On October 16 of 2003 the EU received assurances from Teheran that Iran would soon comply with IAEA’s requests and the negotiations with UK, France and Germany (EU/3) started. Thanks to this opening to the European side, Iran avoided the escalation of the crisis and a partial settlement of the dispute. However, over the following years, numerous propositions were rejected both from the Islamic Republic of Iran and the EU/3 negotiators mainly because of US interference and opposition over a specific topic: the Bush administration fiercely argued against the idea that Teheran’s government shall have been allowed to keep going on the development of nuclear plants for civil purposes. This issue is extremely important for today’s situation because is the lynchpin to understand Trump’s opposition to the JCPOA.

Nonetheless the first turning point on the issue arrived thanks to a more practical and constructive US involvement after Teheran’s menace to increase dramatically the cost of oil’s exportation in response to the first United Nations sanctions occurred in 2006. In fact the very same year, for the first time the US agreed to sit at the table of negotiations, due to both the necessity to address the Republican’s fall in the midterm elections and the impossibility to cope with oil prices upswing during their involvement in middle-east.[ii] In this period the Islamic Republic of Iran strongly believed into the necessity to bring to the table of negotiations a larger team of negotiators, in order to obtain more solid security guarantees for themselves. The natural choices were the others members of the UN Security Council: Russia and China, both active supporters of Teheran’s regime. It follows that the group which will conclude the JCPOA in 2015 was formed and, starting in 2006, the P5+1 tried to work out the Iranian situation throughout a wide range of proposal, initiatives and negotiation for the following 10 years.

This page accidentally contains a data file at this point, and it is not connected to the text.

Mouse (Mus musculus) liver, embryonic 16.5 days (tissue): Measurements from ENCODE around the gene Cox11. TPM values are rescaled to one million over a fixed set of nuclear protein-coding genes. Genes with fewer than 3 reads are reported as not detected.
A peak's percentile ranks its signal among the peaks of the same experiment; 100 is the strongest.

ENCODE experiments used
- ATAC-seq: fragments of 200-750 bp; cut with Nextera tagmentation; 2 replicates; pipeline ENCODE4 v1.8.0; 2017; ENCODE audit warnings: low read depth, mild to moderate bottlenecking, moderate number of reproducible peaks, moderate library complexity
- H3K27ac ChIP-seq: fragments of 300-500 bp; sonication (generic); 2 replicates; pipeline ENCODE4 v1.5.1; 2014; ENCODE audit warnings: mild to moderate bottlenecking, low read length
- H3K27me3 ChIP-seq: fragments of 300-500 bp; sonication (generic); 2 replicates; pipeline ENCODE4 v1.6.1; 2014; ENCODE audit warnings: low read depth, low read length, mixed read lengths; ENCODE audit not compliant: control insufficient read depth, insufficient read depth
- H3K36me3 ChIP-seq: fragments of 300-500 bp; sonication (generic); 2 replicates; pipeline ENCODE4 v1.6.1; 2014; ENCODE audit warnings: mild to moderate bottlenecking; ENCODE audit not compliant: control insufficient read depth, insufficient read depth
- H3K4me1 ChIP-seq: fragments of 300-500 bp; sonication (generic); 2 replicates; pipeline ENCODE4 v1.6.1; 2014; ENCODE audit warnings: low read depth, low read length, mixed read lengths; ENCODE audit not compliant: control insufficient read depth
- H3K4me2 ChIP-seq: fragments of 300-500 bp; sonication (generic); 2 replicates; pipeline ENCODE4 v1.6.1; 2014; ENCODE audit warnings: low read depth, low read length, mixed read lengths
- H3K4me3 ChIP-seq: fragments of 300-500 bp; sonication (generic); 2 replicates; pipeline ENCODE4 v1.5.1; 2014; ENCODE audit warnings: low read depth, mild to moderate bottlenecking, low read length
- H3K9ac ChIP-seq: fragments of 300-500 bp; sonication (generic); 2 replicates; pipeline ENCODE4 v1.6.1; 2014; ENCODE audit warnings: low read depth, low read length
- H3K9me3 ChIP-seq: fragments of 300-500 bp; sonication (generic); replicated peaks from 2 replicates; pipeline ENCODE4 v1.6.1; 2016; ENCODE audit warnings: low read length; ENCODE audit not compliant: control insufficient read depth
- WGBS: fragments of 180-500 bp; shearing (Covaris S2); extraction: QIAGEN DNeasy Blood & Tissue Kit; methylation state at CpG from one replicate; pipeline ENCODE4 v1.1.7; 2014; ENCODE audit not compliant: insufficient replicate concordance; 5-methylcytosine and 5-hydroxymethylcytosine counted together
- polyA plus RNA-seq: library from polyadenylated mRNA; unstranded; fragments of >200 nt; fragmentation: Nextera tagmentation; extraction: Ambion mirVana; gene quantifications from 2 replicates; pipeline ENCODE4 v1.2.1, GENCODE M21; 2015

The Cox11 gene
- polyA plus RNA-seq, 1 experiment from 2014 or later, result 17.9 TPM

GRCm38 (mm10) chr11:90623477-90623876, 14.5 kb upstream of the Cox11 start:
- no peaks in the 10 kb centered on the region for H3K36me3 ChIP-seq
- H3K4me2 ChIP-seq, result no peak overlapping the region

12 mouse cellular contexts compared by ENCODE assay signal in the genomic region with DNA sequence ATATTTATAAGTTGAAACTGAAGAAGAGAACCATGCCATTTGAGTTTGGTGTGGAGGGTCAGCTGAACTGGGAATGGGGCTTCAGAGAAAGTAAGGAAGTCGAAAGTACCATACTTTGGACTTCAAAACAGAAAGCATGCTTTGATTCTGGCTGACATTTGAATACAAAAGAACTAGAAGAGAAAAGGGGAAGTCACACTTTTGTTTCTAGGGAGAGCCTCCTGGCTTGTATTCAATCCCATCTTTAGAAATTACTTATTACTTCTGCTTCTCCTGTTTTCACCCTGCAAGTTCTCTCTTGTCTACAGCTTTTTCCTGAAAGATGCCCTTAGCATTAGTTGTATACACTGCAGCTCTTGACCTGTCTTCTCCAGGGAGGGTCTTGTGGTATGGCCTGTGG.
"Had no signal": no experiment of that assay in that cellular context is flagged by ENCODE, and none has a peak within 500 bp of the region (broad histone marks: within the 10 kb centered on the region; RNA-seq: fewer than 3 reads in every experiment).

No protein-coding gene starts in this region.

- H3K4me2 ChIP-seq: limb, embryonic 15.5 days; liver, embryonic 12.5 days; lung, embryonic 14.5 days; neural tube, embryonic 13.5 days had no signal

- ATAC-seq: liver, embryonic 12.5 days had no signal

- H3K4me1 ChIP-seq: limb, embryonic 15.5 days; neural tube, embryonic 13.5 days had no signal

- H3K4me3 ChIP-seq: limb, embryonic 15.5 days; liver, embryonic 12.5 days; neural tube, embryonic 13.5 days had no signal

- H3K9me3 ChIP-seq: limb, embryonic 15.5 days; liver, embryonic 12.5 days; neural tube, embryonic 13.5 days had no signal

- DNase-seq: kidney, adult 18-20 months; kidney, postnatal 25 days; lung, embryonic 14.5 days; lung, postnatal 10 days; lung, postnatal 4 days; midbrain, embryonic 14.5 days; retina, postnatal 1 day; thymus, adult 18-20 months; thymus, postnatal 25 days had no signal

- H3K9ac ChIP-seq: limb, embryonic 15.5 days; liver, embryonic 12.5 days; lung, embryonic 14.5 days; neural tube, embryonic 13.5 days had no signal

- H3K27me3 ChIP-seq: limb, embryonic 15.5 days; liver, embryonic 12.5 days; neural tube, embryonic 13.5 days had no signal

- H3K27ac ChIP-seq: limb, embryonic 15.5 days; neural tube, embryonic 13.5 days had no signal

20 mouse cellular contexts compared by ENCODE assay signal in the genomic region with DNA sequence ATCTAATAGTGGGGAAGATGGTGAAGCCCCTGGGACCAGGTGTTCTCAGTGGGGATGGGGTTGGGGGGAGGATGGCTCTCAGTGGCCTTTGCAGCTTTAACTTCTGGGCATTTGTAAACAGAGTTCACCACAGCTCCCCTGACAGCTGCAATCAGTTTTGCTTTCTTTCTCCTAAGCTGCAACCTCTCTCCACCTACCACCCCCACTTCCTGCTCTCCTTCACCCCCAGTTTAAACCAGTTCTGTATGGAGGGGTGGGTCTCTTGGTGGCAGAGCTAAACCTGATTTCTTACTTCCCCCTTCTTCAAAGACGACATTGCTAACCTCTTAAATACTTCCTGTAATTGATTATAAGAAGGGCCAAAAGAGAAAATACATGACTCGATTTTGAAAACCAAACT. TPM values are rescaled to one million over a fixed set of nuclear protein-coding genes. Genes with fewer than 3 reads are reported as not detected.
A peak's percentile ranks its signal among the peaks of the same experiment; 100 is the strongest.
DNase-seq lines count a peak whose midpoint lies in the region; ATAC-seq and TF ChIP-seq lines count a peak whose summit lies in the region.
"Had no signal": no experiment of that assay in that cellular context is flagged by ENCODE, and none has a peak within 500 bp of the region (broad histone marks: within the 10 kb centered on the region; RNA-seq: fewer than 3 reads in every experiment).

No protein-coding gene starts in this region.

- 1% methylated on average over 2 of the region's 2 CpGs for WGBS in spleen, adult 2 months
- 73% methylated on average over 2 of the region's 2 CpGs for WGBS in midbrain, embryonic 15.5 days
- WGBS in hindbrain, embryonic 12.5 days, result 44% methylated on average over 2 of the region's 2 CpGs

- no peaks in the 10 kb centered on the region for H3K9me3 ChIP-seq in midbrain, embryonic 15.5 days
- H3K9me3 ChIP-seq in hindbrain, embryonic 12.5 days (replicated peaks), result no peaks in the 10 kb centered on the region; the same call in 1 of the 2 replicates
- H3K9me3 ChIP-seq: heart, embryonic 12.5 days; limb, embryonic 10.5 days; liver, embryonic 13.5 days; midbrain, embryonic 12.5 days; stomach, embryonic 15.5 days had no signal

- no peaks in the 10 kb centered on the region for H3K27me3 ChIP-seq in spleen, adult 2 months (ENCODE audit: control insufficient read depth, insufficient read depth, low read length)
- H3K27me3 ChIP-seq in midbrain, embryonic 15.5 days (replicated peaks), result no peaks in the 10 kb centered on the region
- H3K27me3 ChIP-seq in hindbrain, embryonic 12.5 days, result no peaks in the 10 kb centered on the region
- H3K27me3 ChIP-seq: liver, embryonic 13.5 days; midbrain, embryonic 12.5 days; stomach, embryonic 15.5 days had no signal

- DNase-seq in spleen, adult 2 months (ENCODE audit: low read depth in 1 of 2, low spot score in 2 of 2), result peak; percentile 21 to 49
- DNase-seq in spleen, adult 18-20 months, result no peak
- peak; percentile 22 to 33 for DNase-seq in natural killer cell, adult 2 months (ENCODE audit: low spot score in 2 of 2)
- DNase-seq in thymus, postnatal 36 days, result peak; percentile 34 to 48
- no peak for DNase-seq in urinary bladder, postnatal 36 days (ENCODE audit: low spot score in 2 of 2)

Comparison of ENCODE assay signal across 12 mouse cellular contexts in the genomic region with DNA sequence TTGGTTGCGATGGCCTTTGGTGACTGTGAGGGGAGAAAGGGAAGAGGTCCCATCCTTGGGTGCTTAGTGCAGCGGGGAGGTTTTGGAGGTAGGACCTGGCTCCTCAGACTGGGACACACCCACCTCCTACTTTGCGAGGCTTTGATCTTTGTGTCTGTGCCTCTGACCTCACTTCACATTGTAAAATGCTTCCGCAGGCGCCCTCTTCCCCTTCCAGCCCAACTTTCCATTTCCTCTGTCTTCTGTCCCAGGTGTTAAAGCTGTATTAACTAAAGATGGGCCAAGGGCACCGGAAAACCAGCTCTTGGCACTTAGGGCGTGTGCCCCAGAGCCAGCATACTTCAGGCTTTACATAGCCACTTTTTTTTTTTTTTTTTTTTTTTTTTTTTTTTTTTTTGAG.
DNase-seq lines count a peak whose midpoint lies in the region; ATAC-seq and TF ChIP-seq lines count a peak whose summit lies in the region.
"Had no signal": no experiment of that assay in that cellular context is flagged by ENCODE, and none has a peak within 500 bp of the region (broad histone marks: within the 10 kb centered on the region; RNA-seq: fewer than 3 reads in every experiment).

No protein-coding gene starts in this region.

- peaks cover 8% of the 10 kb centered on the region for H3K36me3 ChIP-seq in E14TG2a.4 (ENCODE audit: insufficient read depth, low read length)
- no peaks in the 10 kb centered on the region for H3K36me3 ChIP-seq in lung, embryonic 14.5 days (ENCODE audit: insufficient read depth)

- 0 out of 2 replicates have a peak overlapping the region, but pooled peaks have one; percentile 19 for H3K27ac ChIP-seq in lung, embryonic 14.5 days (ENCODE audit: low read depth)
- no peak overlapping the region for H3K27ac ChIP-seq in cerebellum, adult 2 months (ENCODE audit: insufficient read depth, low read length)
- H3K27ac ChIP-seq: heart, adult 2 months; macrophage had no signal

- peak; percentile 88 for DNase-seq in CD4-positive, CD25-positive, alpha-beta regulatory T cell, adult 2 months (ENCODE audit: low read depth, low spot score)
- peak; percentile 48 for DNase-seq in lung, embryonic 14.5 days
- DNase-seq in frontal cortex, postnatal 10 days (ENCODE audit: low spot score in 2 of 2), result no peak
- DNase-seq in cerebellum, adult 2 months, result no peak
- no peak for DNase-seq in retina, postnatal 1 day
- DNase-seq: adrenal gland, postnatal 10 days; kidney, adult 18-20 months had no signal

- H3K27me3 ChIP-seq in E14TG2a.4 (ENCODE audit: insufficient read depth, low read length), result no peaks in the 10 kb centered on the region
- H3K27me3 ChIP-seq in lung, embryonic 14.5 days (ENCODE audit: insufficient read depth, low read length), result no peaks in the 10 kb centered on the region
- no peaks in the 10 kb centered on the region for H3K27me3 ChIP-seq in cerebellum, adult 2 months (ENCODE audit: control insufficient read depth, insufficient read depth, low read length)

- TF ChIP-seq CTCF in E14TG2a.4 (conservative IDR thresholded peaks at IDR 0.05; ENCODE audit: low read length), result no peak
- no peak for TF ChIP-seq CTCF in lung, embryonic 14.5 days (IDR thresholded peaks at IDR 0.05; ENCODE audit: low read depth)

The content of the deal.

In 2015 the signature of the deal was an incumbent necessity for Iran: during the settlement of the crisis and the finalisation of an agreement, Teheran’s regime had been vexed by UN’s as well as unilateral increasing sanctions over a wide range of products and raw materials, bringing the country on the edge of collapse. This has been the leverage that the group P5+1 has used against Iran, in exchange of a painstaking detailed regulations on Iran’s nuclear capacity the P5+1 agreed on the disruption of the international sanctions.